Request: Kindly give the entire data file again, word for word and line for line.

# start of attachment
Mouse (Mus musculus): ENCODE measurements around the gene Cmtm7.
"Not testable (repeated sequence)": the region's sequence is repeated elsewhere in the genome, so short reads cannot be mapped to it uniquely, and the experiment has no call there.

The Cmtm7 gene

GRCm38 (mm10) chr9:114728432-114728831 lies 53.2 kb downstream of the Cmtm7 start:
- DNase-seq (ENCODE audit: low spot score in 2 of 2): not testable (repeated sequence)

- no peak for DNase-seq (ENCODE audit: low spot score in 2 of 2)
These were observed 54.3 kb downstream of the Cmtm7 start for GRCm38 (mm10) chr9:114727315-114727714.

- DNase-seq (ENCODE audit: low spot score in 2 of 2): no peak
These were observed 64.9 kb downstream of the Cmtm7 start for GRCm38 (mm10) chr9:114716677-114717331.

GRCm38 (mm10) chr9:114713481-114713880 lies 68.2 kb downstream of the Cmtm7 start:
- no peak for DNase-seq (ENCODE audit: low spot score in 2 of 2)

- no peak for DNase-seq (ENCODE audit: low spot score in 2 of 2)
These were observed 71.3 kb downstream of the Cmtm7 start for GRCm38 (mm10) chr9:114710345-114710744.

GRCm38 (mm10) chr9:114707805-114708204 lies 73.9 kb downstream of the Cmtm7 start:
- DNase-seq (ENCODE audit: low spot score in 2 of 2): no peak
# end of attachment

Mouse (Mus musculus): ENCODE measurements around the gene Cmtm7.
"Not testable (repeated sequence)": the region's sequence is repeated elsewhere in the genome, so short reads cannot be mapped to it uniquely, and the experiment has no call there.

The Cmtm7 gene

GRCm38 (mm10) chr9:114728432-114728831 lies 53.2 kb downstream of the Cmtm7 start:
- DNase-seq (ENCODE audit: low spot score in 2 of 2): not testable (repeated sequence)

- no peak for DNase-seq (ENCODE audit: low spot score in 2 of 2)
These were observed 54.3 kb downstream of the Cmtm7 start for GRCm38 (mm10) chr9:114727315-114727714.

- DNase-seq (ENCODE audit: low spot score in 2 of 2): no peak
These were observed 64.9 kb downstream of the Cmtm7 start for GRCm38 (mm10) chr9:114716677-114717331.

GRCm38 (mm10) chr9:114713481-114713880 lies 68.2 kb downstream of the Cmtm7 start:
- no peak for DNase-seq (ENCODE audit: low spot score in 2 of 2)

- no peak for DNase-seq (ENCODE audit: low spot score in 2 of 2)
These were observed 71.3 kb downstream of the Cmtm7 start for GRCm38 (mm10) chr9:114710345-114710744.

GRCm38 (mm10) chr9:114707805-114708204 lies 73.9 kb downstream of the Cmtm7 start:
- DNase-seq (ENCODE audit: low spot score in 2 of 2): no peak